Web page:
Minnesota courts only need to look at New Mexico if judges want to avoid taking sides in a legislative lawsuit against the governor.
In the southwestern state, the high court’s five justices said that time remained for lawmakers and the governor to work out differences, sidestepping the issue. New Mexico leaders worked out a compromise before legislative funding ran out, so the constitutional crisis was averted (although other cases are pending in the legislative-governor dispute).
In Minnesota, Democratic Gov. Mark Dayton vetoed the Legislature’s budget because he did not like some of the provisions Republicans put in a dozen major bills. He signed the bills, but vetoed legislative funding. He said he would call lawmakers back into a special session to approve their funding if they would reverse their decision on five mostly tax-related matters.
The GOP-controlled Legislature took Dayton to court, saying he cannot take away all the Legislature’s money. The first hearing is Monday.
On Friday, Dayton and legislative leaders announced they will ask the judge to continue funding the Legislature for 90 days, but the court case continues.
Reporter Steve Terrell of the Santa Fe-based New Mexican newspaper said the Minnesota matter seems like déjà vu.
“Where could he have gotten such a wild idea? Terrell wondered. “In case anyone has forgotten, New Mexico’s governor in April vetoed the budgets of the entire legislative branch of this state because she didn’t like the revenue plan the Legislature had given her. The state Legislative Council, dominated by Democrats, sued our Republican governor, claiming the vetoes violated the separation of powers between branches of government and rendered the Legislature unable to carry out its constitutional duties.”
Minnesota legislative employees are worried. They have been told that short of some deal with Dayton, they will be out of work later this summer (the Senate runs out of money before the House). Legislators will stop being paid. No one will man lawmakers’ telephones to help constituents navigate the state bureaucracy. If the stalemate last until February, the 2018 session may need to be called off for lack of money.
While no one predicts resolution is impossible, credit rating companies are keeping an eye on the state. If the issue goes on too long, Minnesota will pay higher interest when it borrows money for construction projects.
“The governor’s veto could have far-reaching consequences for projects across the state of Minnesota,” Rep. Dean Urdahl, R-Grove City, said. “Communities planning to receive funding from the 2017 bond sale may have to wait, which could jeopardize their plans to complete projects. Worse, if our credit rating is downgraded and interest rates go up, it means taxpayers ultimately pay more for every single one of these projects.”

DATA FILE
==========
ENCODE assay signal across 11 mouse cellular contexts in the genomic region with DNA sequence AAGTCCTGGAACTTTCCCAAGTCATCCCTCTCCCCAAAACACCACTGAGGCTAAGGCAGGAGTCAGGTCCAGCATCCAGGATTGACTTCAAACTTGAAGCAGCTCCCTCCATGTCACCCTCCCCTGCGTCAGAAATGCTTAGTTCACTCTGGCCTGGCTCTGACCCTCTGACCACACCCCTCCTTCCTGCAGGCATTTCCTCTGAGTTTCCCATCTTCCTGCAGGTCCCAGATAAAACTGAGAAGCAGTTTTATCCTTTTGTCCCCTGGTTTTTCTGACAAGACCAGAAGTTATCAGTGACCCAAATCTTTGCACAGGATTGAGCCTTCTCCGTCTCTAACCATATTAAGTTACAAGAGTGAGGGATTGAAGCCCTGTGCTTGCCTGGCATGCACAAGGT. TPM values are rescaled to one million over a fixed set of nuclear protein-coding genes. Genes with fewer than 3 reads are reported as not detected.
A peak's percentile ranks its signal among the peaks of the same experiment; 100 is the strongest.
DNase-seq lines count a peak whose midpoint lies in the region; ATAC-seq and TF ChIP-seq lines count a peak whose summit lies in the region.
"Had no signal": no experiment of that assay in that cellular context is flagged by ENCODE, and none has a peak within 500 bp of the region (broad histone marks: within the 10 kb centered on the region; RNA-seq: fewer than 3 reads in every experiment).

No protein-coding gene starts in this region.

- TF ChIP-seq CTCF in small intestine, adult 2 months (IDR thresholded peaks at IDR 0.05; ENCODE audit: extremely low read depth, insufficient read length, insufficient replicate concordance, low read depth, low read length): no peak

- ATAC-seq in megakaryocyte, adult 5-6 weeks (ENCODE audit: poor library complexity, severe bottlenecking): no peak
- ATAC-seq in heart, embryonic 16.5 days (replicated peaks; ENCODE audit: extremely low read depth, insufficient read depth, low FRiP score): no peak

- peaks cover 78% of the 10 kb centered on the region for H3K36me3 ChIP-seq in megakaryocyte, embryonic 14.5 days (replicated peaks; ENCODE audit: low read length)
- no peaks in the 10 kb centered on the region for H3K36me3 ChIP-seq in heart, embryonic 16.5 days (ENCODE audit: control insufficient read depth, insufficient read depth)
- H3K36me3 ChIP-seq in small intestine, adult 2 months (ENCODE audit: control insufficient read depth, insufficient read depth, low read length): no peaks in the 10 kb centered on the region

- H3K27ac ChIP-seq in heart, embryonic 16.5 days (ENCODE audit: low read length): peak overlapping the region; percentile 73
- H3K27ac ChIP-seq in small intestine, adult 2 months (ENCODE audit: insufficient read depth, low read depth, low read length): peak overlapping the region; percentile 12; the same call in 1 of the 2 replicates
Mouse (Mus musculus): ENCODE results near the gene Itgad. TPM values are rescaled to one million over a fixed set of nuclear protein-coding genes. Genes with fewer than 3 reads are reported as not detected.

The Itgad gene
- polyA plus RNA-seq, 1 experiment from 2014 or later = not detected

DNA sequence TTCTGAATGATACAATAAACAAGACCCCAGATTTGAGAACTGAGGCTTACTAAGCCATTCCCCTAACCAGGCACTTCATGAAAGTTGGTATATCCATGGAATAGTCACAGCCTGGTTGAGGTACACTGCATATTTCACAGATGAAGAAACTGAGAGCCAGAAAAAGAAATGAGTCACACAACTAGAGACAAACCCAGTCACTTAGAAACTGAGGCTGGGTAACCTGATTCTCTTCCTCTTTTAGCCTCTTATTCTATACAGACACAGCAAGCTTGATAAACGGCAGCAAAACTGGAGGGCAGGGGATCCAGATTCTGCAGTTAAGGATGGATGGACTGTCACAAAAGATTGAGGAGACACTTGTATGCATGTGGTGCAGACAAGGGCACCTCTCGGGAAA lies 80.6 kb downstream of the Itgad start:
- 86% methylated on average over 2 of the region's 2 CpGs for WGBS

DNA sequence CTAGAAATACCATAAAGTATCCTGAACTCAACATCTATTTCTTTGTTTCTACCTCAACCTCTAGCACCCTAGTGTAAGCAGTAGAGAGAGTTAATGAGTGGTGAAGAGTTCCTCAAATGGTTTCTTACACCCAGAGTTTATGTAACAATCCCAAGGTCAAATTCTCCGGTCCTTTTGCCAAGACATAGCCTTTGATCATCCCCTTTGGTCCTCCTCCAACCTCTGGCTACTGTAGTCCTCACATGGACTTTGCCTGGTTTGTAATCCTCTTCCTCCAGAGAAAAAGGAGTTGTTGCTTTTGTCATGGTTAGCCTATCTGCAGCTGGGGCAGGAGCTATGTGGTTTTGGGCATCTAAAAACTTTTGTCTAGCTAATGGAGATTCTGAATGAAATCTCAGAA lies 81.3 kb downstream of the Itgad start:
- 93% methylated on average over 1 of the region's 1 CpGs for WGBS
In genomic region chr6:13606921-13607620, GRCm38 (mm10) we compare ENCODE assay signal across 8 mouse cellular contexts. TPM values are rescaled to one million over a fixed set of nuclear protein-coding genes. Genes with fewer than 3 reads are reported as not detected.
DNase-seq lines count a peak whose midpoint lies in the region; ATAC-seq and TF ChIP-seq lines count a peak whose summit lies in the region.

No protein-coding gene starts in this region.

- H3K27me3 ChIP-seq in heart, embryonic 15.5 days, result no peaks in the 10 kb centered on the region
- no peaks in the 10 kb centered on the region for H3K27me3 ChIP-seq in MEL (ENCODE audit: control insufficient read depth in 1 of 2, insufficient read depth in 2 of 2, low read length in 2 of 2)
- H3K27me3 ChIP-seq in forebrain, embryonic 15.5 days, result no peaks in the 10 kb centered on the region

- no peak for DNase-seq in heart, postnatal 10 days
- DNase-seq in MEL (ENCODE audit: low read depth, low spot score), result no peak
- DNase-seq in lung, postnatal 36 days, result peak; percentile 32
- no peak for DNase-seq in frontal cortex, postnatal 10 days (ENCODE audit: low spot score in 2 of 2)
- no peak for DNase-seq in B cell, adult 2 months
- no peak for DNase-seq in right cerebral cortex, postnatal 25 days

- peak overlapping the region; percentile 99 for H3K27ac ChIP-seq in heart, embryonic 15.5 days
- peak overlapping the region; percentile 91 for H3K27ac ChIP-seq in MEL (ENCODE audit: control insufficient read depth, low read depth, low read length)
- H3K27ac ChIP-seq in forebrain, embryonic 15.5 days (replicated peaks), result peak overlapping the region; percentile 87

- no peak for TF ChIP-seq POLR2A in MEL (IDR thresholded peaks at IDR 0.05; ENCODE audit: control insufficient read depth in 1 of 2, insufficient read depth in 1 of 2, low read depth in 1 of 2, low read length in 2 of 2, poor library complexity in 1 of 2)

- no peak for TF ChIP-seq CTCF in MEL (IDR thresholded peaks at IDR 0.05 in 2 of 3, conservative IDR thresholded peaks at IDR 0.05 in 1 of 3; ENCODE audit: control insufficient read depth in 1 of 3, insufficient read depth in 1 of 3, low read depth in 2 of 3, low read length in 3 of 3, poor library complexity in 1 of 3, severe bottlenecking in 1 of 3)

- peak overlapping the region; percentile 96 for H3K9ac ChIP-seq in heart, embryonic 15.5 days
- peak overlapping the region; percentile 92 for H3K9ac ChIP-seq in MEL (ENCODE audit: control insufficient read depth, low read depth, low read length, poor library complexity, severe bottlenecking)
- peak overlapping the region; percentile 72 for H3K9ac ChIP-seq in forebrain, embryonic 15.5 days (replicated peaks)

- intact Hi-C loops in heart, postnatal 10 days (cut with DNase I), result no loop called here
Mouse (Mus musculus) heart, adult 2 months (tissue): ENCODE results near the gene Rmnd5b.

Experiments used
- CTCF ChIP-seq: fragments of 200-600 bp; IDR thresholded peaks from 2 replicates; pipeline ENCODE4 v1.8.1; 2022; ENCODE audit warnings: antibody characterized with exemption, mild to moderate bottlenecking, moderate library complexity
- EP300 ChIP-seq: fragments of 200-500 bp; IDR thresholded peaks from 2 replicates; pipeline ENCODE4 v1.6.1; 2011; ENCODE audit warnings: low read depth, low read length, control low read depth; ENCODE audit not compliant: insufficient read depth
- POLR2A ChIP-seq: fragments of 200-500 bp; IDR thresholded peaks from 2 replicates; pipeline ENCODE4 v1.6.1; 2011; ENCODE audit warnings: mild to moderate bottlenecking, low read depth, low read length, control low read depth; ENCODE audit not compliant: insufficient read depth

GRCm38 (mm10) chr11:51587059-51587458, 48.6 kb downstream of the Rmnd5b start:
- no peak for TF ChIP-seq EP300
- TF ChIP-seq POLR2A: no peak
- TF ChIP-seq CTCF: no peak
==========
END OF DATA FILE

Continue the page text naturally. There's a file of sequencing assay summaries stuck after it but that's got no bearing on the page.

Urdahl is chairman of the House committee that draws up public works projects funded by the state selling bonds.
Like in New Mexico, the Legislature is involved in more than one lawsuit. A group known as the Association for Government Accountability sued the House because its leaders do not plan give lawmakers pay raises approved by an independent panel voters established last November.
Governor toss up
A well-known political organization says the Minnesota governor’s office is up for grabs in 2018.
Cook Report’s Jennifer Duffy reports that “Minnesota remains more purple than blue. Both parties are hosting crowded primaries and the outcome of both those contests will determine how competitive this contest becomes in the general election, but after eight years of a Democratic governor, voters might be ready for a change.”
Minnesota law enforcement agencies seized more property last year than in 2015,
State Auditor Rebecca Otto reports 7,048 items were seized, up from 6,722 the previous year. Nearly 60 percent of the seizures were vehicles, followed by cash and guns. The value of the goods topped $7 million.
State law allows law enforcement agencies to seize property associated with specific crimes. Drug crimes were the most common associated with seizures, followed by drunken driving.
Farmer tax aid
Tax breaks for farmers who buy equipment to replace worn-out machinery are proposed by U.S. Sen. Amy Klobuchar.
The Minnesota Democrat offers a bill to set five years as depreciation time for farm equipment, down from the current seven years.
“In Minnesota, our prosperity depends on supporting and strengthening farms and rural communities,” Klobuchar said. “Making the tax code more consistent with how farmers finance new equipment will allow them to write-off equipment costs sooner and put money back in their pockets. In turn, they will be better able to create jobs and boost our economy.”
Federal tax law allows a break if farmers wait to buy new equipment until after the depreciation period ends. If the period is shorter, it may encourage farmers to buy equipment sooner.